Coming from a very traditional society as Yemen, I always seek to find common grounds between Yemeni women's Muslim identity and their belief in gender equality.
My privacy was publicized by familiar hands that turned out to be foreign. Then, I was still a child.

Growing up, I was always taught not to walk the streets alone, especially at night, and if I had no choice but to do so, I was taught to walk fast and avoid eye contact to not give men walking around any ideas if I were to unconsciously look at them. I was taught to cross the road if a funny looking man was walking on the same lane “just in case”. I was taught to avoid shortcuts.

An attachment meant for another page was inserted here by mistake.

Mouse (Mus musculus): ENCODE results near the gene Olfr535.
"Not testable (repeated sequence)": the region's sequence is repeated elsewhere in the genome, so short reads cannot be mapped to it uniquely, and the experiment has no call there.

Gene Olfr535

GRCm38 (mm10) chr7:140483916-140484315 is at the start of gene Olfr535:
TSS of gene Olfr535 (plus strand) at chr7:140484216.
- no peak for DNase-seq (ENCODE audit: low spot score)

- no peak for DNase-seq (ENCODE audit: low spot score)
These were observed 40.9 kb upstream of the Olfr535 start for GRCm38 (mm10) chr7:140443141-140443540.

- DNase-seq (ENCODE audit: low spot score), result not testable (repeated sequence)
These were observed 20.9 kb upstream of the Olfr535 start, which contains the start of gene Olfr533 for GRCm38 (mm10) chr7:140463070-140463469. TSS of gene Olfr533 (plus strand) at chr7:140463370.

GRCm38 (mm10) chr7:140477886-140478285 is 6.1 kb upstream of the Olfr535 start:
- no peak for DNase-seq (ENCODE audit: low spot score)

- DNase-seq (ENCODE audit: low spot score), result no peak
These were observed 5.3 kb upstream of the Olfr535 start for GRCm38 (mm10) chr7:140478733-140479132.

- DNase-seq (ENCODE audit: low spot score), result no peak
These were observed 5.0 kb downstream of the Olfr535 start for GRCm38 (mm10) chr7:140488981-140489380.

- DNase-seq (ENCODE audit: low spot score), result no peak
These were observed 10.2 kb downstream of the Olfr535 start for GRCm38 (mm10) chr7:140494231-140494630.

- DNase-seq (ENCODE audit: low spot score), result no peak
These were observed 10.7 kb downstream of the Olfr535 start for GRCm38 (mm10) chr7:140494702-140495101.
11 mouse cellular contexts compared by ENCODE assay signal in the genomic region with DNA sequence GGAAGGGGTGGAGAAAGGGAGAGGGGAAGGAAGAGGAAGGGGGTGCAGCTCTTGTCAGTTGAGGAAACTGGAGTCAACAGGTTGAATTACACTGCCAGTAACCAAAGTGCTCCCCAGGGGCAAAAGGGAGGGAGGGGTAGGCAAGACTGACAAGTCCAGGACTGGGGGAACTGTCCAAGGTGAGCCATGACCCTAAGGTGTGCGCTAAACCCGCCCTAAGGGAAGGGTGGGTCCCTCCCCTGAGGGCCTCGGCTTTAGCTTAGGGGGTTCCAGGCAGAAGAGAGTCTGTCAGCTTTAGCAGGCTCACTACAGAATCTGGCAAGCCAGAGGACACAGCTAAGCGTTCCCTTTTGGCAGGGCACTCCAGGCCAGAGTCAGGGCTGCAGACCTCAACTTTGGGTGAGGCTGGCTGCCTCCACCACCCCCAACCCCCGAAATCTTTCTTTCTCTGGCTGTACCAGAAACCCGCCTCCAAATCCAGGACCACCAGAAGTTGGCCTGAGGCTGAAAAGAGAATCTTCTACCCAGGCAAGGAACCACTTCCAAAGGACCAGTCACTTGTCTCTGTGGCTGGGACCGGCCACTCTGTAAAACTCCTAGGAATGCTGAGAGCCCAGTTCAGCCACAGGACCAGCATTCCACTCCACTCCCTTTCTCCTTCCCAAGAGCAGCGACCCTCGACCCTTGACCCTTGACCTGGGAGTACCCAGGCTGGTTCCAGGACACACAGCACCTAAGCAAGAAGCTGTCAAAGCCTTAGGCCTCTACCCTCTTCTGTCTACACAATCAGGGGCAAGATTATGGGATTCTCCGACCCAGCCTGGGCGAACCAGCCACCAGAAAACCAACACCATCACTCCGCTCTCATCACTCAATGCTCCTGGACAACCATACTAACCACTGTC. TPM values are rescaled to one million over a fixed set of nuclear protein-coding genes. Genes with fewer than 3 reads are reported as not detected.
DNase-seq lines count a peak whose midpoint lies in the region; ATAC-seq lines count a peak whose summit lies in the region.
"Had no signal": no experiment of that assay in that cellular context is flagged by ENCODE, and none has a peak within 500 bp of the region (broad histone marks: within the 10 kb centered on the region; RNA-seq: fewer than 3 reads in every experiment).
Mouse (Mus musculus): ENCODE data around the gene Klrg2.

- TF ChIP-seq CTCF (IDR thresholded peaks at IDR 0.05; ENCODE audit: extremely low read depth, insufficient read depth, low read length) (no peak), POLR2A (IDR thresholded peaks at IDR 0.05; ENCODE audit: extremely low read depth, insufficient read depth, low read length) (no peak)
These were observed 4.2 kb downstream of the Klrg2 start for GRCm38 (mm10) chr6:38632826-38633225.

I had just started to hit puberty when my grandmother called me over.

“If you see a spot or two of blood on your underwear one day, don’t be afraid. Come and tell me right way and I’ll tell you what to do. This happens to girls, it’s a good thing that means you’ve started to become a young woman. It happens to us all,” she said.

When I mention my profession as a case worker with women in prostitution, all I get are clear question marks on people’s faces. Exclamation marks follow when I mention my regular visits to Hbeish police station in Beirut and my continuous conversations with women detained for prostitution.

Spoken and unspoken questions follow their wondering and surprise.